• An overdue bill with glasses and a pen on a desk

      Medical Bills (Photo – ealthcarefinancenews)

      L.A. County Health Department has released its first-ever report on medical debt in Los Angeles County and concludes their report with their plan for preventing and relieving it.

      By News Desk

      The report, Medical Debt in LA County: Baseline Report and Action Plan, found that approximately 810,000 residents are impacted by medical debt, amounting to over $2.6 billion as of 2021.

      Insurance Not a Safeguard Against Medical Debt

      Medical debt impacts 10% of adult residents in LA County.  Despite insurance coverage expansions with the Affordable Care Act and the COVID-19 emergency, the prevalence of medical debt remained unchanged from 2017-2021. While the uninsured bore the greatest burden, with 26.3% facing medical debt, the debt-burdened population also included 8.3% of those with private insurance and 9.4% of those with Medi-Cal, the state’s Medicaid healthcare program. Even those with some form of insurance whether private or public were twice as likely to have debt compared to those with Medicare, with only 5.7% of respondents reporting debt burden.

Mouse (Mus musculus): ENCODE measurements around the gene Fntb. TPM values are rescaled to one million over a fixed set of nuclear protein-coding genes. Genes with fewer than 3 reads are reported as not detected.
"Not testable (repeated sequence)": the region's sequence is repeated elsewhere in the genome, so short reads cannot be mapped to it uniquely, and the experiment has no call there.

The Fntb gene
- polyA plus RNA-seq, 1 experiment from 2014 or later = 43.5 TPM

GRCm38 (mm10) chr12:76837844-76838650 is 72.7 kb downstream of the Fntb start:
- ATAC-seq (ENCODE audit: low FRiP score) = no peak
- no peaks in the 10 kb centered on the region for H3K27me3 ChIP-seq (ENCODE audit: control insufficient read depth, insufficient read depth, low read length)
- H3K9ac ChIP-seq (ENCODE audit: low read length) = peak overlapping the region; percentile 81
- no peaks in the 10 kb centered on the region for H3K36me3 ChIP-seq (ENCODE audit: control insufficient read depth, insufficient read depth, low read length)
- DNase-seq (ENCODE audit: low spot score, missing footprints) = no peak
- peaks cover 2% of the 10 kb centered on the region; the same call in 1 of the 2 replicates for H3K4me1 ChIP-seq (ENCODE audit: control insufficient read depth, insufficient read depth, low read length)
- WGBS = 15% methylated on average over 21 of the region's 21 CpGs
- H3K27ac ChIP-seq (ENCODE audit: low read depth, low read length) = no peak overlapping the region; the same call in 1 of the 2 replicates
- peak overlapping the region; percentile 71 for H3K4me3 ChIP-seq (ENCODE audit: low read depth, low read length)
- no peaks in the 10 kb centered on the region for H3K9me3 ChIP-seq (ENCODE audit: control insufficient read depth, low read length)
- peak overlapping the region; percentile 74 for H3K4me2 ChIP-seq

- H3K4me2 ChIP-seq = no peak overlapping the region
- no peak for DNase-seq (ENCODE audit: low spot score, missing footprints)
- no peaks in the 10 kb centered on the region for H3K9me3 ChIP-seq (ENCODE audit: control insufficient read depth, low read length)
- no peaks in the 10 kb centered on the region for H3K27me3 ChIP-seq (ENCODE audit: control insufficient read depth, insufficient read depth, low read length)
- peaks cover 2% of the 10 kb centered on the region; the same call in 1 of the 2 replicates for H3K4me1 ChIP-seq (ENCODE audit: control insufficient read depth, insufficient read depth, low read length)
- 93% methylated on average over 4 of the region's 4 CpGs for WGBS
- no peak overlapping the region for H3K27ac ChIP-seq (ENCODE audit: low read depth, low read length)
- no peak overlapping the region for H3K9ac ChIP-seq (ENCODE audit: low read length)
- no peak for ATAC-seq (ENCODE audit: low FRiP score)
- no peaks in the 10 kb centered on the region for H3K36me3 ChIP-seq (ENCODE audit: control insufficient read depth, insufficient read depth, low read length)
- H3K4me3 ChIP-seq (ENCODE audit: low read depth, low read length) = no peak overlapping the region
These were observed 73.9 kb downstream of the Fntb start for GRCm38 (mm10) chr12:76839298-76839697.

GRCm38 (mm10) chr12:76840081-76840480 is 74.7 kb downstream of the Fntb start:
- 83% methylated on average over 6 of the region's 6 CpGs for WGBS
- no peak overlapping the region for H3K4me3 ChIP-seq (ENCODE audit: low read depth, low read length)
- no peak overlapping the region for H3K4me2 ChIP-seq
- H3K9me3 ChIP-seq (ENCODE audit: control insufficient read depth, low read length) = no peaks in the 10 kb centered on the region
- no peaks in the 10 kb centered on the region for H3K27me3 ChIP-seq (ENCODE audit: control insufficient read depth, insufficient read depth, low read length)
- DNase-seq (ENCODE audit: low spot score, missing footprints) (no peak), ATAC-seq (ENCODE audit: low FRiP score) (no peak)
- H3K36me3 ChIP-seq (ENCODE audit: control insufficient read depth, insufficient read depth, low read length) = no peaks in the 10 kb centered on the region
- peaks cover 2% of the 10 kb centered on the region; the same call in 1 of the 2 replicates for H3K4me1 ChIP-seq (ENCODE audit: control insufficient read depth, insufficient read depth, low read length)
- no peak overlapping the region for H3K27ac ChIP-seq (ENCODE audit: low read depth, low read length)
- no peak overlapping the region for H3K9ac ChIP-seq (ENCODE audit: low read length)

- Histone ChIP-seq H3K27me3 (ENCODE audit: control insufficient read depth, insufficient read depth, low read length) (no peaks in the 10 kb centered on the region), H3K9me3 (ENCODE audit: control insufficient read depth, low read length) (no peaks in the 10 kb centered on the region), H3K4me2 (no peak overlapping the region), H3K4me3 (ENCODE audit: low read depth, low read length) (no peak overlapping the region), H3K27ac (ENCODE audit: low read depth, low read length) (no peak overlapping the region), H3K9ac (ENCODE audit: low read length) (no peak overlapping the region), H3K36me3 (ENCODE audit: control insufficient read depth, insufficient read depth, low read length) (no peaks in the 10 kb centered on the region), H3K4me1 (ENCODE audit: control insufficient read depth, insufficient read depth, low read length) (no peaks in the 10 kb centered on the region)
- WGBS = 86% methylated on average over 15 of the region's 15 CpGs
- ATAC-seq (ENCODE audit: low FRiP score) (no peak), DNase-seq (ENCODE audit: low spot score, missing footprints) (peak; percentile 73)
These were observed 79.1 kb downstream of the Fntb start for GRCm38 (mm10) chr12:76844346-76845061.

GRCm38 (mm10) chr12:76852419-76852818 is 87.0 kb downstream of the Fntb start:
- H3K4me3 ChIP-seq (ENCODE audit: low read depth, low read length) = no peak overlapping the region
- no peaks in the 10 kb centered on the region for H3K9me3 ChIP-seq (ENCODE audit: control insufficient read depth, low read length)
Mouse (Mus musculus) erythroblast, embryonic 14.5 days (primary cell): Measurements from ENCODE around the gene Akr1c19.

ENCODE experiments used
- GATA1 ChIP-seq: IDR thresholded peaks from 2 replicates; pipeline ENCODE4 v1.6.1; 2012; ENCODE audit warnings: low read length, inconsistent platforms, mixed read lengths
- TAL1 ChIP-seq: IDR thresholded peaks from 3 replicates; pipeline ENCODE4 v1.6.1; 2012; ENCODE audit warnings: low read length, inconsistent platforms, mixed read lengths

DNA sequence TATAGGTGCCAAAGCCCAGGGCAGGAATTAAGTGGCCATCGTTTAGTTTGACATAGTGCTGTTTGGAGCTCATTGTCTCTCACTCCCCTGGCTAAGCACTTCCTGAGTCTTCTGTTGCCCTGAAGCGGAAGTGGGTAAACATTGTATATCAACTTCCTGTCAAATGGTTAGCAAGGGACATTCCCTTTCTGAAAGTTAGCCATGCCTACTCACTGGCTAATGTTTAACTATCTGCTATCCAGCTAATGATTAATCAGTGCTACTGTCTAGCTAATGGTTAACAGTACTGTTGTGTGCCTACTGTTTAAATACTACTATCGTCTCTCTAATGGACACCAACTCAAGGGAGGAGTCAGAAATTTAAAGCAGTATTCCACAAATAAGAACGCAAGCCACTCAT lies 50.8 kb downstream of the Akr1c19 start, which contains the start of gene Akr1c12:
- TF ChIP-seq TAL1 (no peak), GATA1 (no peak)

Causes of debt for insured patients include high out-of-pocket expenses, including deductibles, copays, and procedure or provider exclusions. Hospital costs contributed to medical debt: adults with at least one in-patient stay in the past year were over two and a half times more likely to be burdened with medical debt than those who had no hospital stays, and those with at least one emergency room (ER) visit in the past year were almost twice as likely to be burdened as those without ER visits.

      Who is Impacted?

      As seen with COVID-19, medical debt disproportionately affects vulnerable populations. Our analysis found that:

      • Adults in households with children were 37% more likely to be burdened by medical debt than adults in households without children.
      • Lower-income residents were disproportionally burdened by medical debt and were almost twice as likely to have medical debt as those with higher incomes.
      • Based on the analysis, the medical debt burden in communities by race/ethnicity was:
      1. American Indians/Alaska Natives, and mixed race or other races/ethnicities: 12.7%
      2. Latino: 12.4%
      3. Black: 11%
      4. White: 7.9%
      5. Asian: 5.8%

      Impacts on Life and Health

      The inability to cover healthcare costs leads to loans from friends and family, high-interest credit card debt fueled in part by a new industry of medical credit cards, and other forms of borrowing. Fifty percent of adults with medical debt burden reported taking on credit card debt to pay for their medical bills, and 46% reported being unable to pay for basic necessities such as food and shelter.  About half of those who took on credit card debt or were unable to pay for necessities owed less than $2,000, suggesting that even relatively small amounts of debt caused serious hardships for struggling households.